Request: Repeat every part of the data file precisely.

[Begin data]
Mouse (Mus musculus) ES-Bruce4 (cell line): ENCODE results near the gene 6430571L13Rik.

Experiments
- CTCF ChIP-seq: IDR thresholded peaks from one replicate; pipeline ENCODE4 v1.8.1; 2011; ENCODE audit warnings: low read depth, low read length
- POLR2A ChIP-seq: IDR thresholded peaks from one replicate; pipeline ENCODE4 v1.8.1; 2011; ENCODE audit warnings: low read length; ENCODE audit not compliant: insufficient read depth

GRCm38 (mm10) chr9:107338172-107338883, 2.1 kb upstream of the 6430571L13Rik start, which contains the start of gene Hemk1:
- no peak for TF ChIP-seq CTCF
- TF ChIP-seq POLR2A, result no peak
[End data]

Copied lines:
Mouse (Mus musculus) ES-Bruce4 (cell line): ENCODE results near the gene 6430571L13Rik.

Experiments
- CTCF ChIP-seq: IDR thresholded peaks from one replicate; pipeline ENCODE4 v1.8.1; 2011; ENCODE audit warnings: low read depth, low read length
- POLR2A ChIP-seq: IDR thresholded peaks from one replicate; pipeline ENCODE4 v1.8.1; 2011; ENCODE audit warnings: low read length; ENCODE audit not compliant: insufficient read depth

GRCm38 (mm10) chr9:107338172-107338883, 2.1 kb upstream of the 6430571L13Rik start, which contains the start of gene Hemk1:
- no peak for TF ChIP-seq CTCF
- TF ChIP-seq POLR2A, result no peak